The purpose of this evidence-based consensus statement is to systematically review and meta-analyze the randomized and nonrandomized evidence comparing off-pump (OPCAB) to conventional coronary artery bypass (CCAB) surgery and to provide consensus on the role of OPCAB in low- and high-risk surgical patients.Methods and Results:
This consensus conference was conducted according to the American College of Cardiology (ACC)/American Heart Association (AHA) standards for development of clinical practice guidelines. The Steering Committee collated all published studies of OPCAB versus CCAB through May 2004 and developed six questions central to controversies surrounding OPCAB surgery in mortality, morbidity, and resource utilization. For mixed-risk patient populations, meta-analysis of 37 randomized clinical trials (3,369 patients, Level A) reported across a total of 53 papers, and two meta-analyses of nonrandomized trials (Level B) comparing OPCAB versus CCAB were identified. For high-risk patient populations, we performed a meta-analysis of 3 randomized and 42 nonrandomized trials (26,349 patients, Level B).Conclusion:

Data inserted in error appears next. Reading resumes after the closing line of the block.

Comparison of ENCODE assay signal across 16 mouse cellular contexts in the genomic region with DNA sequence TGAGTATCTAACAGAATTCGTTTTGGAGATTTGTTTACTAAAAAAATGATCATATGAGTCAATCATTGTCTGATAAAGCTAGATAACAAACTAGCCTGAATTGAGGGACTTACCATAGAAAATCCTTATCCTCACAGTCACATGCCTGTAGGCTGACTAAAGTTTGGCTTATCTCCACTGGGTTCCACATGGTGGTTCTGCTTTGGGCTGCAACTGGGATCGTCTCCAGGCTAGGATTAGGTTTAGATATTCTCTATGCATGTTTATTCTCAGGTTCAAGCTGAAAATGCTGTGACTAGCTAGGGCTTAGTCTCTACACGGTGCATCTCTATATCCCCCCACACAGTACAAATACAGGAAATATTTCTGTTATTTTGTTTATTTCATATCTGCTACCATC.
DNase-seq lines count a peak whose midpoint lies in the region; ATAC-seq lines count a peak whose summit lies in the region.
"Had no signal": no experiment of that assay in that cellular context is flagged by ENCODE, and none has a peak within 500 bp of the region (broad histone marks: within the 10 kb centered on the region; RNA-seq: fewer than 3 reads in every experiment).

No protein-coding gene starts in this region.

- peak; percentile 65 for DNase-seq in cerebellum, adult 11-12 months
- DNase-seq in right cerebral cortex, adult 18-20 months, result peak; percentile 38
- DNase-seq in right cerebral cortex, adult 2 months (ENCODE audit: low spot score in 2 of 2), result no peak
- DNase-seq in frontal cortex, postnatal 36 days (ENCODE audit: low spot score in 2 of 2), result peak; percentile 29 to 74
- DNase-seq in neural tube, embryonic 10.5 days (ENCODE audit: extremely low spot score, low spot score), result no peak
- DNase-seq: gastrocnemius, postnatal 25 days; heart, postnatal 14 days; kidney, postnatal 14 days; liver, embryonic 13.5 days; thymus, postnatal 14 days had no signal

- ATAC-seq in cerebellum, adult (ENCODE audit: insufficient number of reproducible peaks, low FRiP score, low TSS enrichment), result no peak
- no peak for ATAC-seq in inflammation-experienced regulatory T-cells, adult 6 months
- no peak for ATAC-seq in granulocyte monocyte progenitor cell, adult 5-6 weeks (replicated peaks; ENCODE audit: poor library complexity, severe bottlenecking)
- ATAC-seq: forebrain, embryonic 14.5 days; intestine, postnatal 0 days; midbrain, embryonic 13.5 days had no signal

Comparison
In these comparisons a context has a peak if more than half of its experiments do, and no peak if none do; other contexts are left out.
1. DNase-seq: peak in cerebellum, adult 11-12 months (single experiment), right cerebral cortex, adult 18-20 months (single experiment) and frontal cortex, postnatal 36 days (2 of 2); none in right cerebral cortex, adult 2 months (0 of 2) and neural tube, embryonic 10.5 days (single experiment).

Meta-analysis of Level A and B evidence provided the basis for the following consensus statements in patients undergoing surgical myocardial revascularization: (1) OPCAB should be considered a safe alternative to CCAB with respect to risk of mortality [Class I, Level A]; (2) With appropriate use of modern stabilizers, heart positioning devices, and adequate surgeon experience, similar completeness of revascularization and graft patency can be achieved [Class IIa, Level A]; (3) OPCAB is recommended to reduce perioperative morbidity [Class I, Level A]; (4) OPCAB may be recommended to minimize midterm cognitive dysfunction [Class IIa, Level A]; (5) OPCAB should be considered as an equivalent alternative to CCAB in regard to quality of life [Class I, Level A]; (6) OPCAB is recommended to reduce the duration of ventilation, ICU and hospital stay, and resource utilization [Class I, Level A]; (7) OPCAB should be considered in high-risk patients to reduce perioperative mortality, morbidity, and resource utilization [Class IIa, Level B].